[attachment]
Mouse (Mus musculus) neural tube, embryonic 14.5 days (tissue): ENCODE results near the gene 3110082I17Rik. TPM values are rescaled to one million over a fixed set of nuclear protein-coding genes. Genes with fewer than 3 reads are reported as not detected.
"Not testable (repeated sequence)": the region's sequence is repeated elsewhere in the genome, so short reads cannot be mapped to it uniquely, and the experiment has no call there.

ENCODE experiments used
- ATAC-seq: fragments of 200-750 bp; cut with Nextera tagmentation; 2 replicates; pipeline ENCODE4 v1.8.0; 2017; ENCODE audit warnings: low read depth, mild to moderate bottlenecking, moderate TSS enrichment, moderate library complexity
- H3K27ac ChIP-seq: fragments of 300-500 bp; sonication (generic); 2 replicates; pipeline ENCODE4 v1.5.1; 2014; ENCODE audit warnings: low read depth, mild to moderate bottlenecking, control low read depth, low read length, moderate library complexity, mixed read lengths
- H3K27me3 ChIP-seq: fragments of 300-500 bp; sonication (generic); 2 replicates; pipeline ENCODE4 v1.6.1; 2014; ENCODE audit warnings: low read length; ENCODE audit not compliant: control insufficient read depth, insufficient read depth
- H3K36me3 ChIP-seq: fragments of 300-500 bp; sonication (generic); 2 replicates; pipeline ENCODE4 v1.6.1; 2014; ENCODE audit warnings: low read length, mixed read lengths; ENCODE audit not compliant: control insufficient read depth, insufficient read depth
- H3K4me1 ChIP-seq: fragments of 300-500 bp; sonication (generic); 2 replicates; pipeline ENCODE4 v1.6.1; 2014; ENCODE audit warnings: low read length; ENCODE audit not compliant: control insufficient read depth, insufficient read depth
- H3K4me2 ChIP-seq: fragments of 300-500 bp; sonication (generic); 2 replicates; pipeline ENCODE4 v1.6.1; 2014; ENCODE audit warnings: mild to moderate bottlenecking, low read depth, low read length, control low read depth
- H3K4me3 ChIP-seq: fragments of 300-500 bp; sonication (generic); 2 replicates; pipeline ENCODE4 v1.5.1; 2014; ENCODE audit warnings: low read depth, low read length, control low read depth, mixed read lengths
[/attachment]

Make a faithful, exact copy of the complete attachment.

Mouse (Mus musculus) neural tube, embryonic 14.5 days (tissue): ENCODE results near the gene 3110082I17Rik. TPM values are rescaled to one million over a fixed set of nuclear protein-coding genes. Genes with fewer than 3 reads are reported as not detected.
"Not testable (repeated sequence)": the region's sequence is repeated elsewhere in the genome, so short reads cannot be mapped to it uniquely, and the experiment has no call there.

ENCODE experiments used
- ATAC-seq: fragments of 200-750 bp; cut with Nextera tagmentation; 2 replicates; pipeline ENCODE4 v1.8.0; 2017; ENCODE audit warnings: low read depth, mild to moderate bottlenecking, moderate TSS enrichment, moderate library complexity
- H3K27ac ChIP-seq: fragments of 300-500 bp; sonication (generic); 2 replicates; pipeline ENCODE4 v1.5.1; 2014; ENCODE audit warnings: low read depth, mild to moderate bottlenecking, control low read depth, low read length, moderate library complexity, mixed read lengths
- H3K27me3 ChIP-seq: fragments of 300-500 bp; sonication (generic); 2 replicates; pipeline ENCODE4 v1.6.1; 2014; ENCODE audit warnings: low read length; ENCODE audit not compliant: control insufficient read depth, insufficient read depth
- H3K36me3 ChIP-seq: fragments of 300-500 bp; sonication (generic); 2 replicates; pipeline ENCODE4 v1.6.1; 2014; ENCODE audit warnings: low read length, mixed read lengths; ENCODE audit not compliant: control insufficient read depth, insufficient read depth
- H3K4me1 ChIP-seq: fragments of 300-500 bp; sonication (generic); 2 replicates; pipeline ENCODE4 v1.6.1; 2014; ENCODE audit warnings: low read length; ENCODE audit not compliant: control insufficient read depth, insufficient read depth
- H3K4me2 ChIP-seq: fragments of 300-500 bp; sonication (generic); 2 replicates; pipeline ENCODE4 v1.6.1; 2014; ENCODE audit warnings: mild to moderate bottlenecking, low read depth, low read length, control low read depth
- H3K4me3 ChIP-seq: fragments of 300-500 bp; sonication (generic); 2 replicates; pipeline ENCODE4 v1.5.1; 2014; ENCODE audit warnings: low read depth, low read length, control low read depth, mixed read lengths